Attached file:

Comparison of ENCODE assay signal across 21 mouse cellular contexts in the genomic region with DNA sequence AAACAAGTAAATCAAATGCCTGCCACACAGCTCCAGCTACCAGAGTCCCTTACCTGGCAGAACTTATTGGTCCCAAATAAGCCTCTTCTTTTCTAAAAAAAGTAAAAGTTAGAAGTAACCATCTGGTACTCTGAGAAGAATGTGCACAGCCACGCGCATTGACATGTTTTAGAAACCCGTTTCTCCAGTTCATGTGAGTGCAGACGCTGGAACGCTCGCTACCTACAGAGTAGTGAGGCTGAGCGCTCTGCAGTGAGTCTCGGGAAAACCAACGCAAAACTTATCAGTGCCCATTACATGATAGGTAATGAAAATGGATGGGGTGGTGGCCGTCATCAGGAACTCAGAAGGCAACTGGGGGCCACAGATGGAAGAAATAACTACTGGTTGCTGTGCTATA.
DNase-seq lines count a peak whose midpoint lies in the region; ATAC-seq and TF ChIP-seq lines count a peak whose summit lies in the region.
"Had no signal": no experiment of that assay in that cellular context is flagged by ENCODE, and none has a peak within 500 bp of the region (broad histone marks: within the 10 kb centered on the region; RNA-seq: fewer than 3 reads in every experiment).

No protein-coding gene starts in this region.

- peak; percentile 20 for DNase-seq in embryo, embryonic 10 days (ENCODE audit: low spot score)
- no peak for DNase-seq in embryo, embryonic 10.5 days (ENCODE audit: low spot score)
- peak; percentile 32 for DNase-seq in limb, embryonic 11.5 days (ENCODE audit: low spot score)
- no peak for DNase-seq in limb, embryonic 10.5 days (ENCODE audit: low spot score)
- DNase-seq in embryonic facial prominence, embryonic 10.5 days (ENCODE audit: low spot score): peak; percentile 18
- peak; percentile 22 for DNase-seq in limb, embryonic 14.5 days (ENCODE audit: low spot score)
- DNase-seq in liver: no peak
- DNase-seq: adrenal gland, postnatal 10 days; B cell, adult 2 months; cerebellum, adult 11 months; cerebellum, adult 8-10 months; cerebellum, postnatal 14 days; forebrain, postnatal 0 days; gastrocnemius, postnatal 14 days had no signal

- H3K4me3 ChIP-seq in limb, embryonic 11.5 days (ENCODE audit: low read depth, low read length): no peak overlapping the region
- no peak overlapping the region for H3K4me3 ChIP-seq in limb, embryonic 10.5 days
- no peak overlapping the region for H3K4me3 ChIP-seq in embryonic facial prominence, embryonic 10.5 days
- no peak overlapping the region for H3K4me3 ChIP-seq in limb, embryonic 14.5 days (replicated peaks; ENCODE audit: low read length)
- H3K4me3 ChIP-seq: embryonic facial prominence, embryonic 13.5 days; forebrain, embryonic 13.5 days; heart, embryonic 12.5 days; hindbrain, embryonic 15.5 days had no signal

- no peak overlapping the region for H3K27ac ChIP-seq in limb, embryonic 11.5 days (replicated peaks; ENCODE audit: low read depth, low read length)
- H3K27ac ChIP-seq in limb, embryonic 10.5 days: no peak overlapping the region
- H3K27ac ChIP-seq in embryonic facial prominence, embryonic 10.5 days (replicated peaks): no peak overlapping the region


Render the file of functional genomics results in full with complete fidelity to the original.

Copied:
Comparison of ENCODE assay signal across 21 mouse cellular contexts in the genomic region with DNA sequence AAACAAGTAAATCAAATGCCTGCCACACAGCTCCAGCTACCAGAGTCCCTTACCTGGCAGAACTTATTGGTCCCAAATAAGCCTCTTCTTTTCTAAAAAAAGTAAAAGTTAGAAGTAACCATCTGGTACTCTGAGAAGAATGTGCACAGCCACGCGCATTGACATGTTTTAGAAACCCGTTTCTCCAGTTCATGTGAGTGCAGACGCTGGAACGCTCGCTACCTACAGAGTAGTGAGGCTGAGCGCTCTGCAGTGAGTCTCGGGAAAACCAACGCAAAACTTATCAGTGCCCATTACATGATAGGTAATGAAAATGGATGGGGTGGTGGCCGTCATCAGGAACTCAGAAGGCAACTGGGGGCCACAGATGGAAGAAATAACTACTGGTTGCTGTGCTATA.
DNase-seq lines count a peak whose midpoint lies in the region; ATAC-seq and TF ChIP-seq lines count a peak whose summit lies in the region.
"Had no signal": no experiment of that assay in that cellular context is flagged by ENCODE, and none has a peak within 500 bp of the region (broad histone marks: within the 10 kb centered on the region; RNA-seq: fewer than 3 reads in every experiment).

No protein-coding gene starts in this region.

- peak; percentile 20 for DNase-seq in embryo, embryonic 10 days (ENCODE audit: low spot score)
- no peak for DNase-seq in embryo, embryonic 10.5 days (ENCODE audit: low spot score)
- peak; percentile 32 for DNase-seq in limb, embryonic 11.5 days (ENCODE audit: low spot score)
- no peak for DNase-seq in limb, embryonic 10.5 days (ENCODE audit: low spot score)
- DNase-seq in embryonic facial prominence, embryonic 10.5 days (ENCODE audit: low spot score): peak; percentile 18
- peak; percentile 22 for DNase-seq in limb, embryonic 14.5 days (ENCODE audit: low spot score)
- DNase-seq in liver: no peak
- DNase-seq: adrenal gland, postnatal 10 days; B cell, adult 2 months; cerebellum, adult 11 months; cerebellum, adult 8-10 months; cerebellum, postnatal 14 days; forebrain, postnatal 0 days; gastrocnemius, postnatal 14 days had no signal

- H3K4me3 ChIP-seq in limb, embryonic 11.5 days (ENCODE audit: low read depth, low read length): no peak overlapping the region
- no peak overlapping the region for H3K4me3 ChIP-seq in limb, embryonic 10.5 days
- no peak overlapping the region for H3K4me3 ChIP-seq in embryonic facial prominence, embryonic 10.5 days
- no peak overlapping the region for H3K4me3 ChIP-seq in limb, embryonic 14.5 days (replicated peaks; ENCODE audit: low read length)
- H3K4me3 ChIP-seq: embryonic facial prominence, embryonic 13.5 days; forebrain, embryonic 13.5 days; heart, embryonic 12.5 days; hindbrain, embryonic 15.5 days had no signal

- no peak overlapping the region for H3K27ac ChIP-seq in limb, embryonic 11.5 days (replicated peaks; ENCODE audit: low read depth, low read length)
- H3K27ac ChIP-seq in limb, embryonic 10.5 days: no peak overlapping the region
- H3K27ac ChIP-seq in embryonic facial prominence, embryonic 10.5 days (replicated peaks): no peak overlapping the region